So the games were a bit confused, obviously. Berto was a great runner and wanted badly to try his hand at quarterback but didn't get the opportunity, because the coaches were not really evaluating the kids' desires or skills. Many balls were dropped. Many kids still seemed afraid of the object of the catch. Many games were lost. Berto had his fair share of discouragement.
But there was one team that shone in the league, and we quickly became aware of them, mainly because they decimated every team they faced. The other teams developed a fear of facing this team, not because they were comprised of big, mean-faced kids or a loud-mouthed coach, but because they truly understood the game and how to execute. You were just sure to lose. Yet they wouldn't pull your flag without handing it back to you respectfully, and if anyone on your team got hurt, they were the first to take a knee.
One season, when Berto's team was badly defeated by these lone stars of the league (40-0), my husband and son walked past them on the way to the parking lot. The coach was kneeling by his players in a circle, talking to each one about the game, what had gone well, their favorite moments and what needed improvement, and Matthew pointed and said to our son, "Berto, if you really want to play football, that's the coach you need."
No other coach did what this coach did. He called plays, and his boys knew them, which meant he had constructive huddles. His team snapped the ball like professionals and played defined positions. His kids caught the ball very well, jumping, diving - whatever it took - and pulling it in neatly. Perhaps most importantly, while other coaches released their teams immediately after the game to wander home, he talked to his boys post-game every week, welcoming their feedback and encouraging team spirit and respect.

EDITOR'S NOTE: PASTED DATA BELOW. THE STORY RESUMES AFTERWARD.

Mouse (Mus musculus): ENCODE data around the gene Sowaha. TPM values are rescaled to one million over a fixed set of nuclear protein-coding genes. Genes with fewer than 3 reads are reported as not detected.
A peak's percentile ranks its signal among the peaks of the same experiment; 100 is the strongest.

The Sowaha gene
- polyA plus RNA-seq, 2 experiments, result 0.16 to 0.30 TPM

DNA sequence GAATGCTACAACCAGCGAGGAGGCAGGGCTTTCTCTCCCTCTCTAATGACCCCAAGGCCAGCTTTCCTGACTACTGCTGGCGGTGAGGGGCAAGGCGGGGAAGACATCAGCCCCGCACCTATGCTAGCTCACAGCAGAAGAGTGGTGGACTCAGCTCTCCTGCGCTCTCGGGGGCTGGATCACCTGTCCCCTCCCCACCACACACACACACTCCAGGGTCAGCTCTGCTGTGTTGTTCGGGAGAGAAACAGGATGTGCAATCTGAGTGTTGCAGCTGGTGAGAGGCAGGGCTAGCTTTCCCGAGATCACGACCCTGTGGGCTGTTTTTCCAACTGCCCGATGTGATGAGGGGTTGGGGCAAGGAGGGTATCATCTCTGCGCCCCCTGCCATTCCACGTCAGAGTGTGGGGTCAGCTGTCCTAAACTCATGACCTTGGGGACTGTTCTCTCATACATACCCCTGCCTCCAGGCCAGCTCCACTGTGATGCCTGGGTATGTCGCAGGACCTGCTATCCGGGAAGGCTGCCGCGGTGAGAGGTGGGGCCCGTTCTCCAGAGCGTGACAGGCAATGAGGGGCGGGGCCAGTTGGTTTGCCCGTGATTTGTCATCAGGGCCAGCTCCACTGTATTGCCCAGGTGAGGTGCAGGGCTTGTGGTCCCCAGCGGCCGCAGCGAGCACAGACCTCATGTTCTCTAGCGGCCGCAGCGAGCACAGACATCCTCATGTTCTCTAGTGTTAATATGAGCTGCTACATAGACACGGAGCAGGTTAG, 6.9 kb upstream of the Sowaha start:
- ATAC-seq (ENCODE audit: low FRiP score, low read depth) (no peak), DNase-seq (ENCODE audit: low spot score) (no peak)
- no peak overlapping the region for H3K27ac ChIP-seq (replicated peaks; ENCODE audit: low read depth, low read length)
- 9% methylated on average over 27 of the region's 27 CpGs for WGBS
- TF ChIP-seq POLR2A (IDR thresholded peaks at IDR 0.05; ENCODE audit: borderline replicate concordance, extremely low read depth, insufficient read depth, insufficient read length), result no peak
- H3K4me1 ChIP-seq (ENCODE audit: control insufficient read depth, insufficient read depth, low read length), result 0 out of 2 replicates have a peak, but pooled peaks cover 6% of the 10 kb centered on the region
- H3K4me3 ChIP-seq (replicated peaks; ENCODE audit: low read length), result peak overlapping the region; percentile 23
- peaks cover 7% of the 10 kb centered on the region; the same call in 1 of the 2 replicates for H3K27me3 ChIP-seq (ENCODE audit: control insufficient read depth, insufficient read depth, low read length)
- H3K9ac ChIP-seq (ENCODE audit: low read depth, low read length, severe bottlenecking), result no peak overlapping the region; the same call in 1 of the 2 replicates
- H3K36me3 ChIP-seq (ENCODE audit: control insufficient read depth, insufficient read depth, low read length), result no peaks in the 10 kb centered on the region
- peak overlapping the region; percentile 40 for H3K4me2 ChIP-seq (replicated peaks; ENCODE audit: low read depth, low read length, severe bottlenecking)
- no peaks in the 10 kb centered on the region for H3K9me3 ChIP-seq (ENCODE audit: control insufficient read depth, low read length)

We didn't get on his roster the next season, despite the fact that we had a good friend, Beth, whose son, Reese, was on the team.
"Come to our team," she kept urging me. "He's a great coach!"
I didn't know you could request a coach, and we didn't even know the coach's name for a while. Maybe we were just timid.
Then we were placed on the team for the winter season. Call it what you will: pure chance, dumb luck, golden opportunity for our boy. I like to think it smacks just a bit of divine intervention. God hears our hearts, and he answers those longings that can work for the good. And this longing that Berto - that we all - had to learn from this great coach most definitely had great potential for good in our son's life.
But, strangely, when Matthew and Berto showed up for Meet-the-Coach night, it was a ghost town; you could almost hear the eerie harmonica playing on the cheesy wind of the pizza joint. No one from the team was there, not one single soul, but Matthew knew where we'd landed; we were on "the team". He believed Stacie from the league when she assured him that we were going to love Coach Ryan.
We understood, Matthew best of all, that Berto would have some catching up to do. I asked how it was when they came home from that first practice. There was excitement in their eyes, but they had little time for answers and conjectures; they went out in our street to practice all the new plays Berto would need to know. That whole first season they showed up early to practice and left late to get up to speed, and Coach Ryan noticed. Berto was at last going to get that chance to play quarterback regularly, sharing that responsibility with a talented boy named Connor who Coach Ryan had nicknamed Franchise for his ability to make decisions as QB. Matthew got noticed, too, you might say. Very soon he was recruited to help Ryan with coaching. In fact, many of the dads helped, bonding over drills and discipline, a coalition of role models.